London Corresponding Society, Halfpenny, 1795 (D&H Middlesex 286)
Obv: Four men standing. The fable of the bundle of sticks. Around the perimeter LONDON CORRESPONDING SOCIETY. The first L of LONDON touches the old man's robe.
Rev: A dove flying with an olive branch. Around the perimeter UNITED FOR A REFORM OF PARLIAMENT. Ex: * 1795 *
Edge: Milled (Atkins p. 91, 204; D&H Middlesex 286)
Near gem uncirculated with substantial original color. Rare, thus.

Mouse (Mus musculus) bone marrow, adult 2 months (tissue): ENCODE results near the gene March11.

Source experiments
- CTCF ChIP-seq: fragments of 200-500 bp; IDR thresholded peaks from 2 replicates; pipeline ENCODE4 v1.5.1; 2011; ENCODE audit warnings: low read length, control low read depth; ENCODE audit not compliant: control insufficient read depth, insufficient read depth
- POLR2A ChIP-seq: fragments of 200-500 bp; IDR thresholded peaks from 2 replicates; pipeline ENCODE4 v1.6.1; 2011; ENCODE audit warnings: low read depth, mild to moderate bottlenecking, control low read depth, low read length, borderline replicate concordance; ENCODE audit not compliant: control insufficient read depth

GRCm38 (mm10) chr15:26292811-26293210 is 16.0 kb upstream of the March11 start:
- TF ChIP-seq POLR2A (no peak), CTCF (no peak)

The London Corresponding Society was founded on 25 January 1792 by John Frost (1750–1842), an attorney, and Thomas Hardy, a shoemaker. The principle aim of the Society was parliamentary reform, especially the expansion of the representation of working class people. As the Society expanded, the government took notice and it became deeply infiltrated by spies. In May 1794 the government took more action; some of the leaders were arrested and Hardy, John Thelwall and John Horne Tooke were tried for treason in October, but were acquitted. The government responded with the so-called Two Acts – an extension of the treason laws with the Treasonable Practices Act and also the repressive Seditious Meetings Act in 1795. More arrests followed and, in 1799, the Society itself was declared illegal under the Corresponding Societies Act, effectively ending the LCS.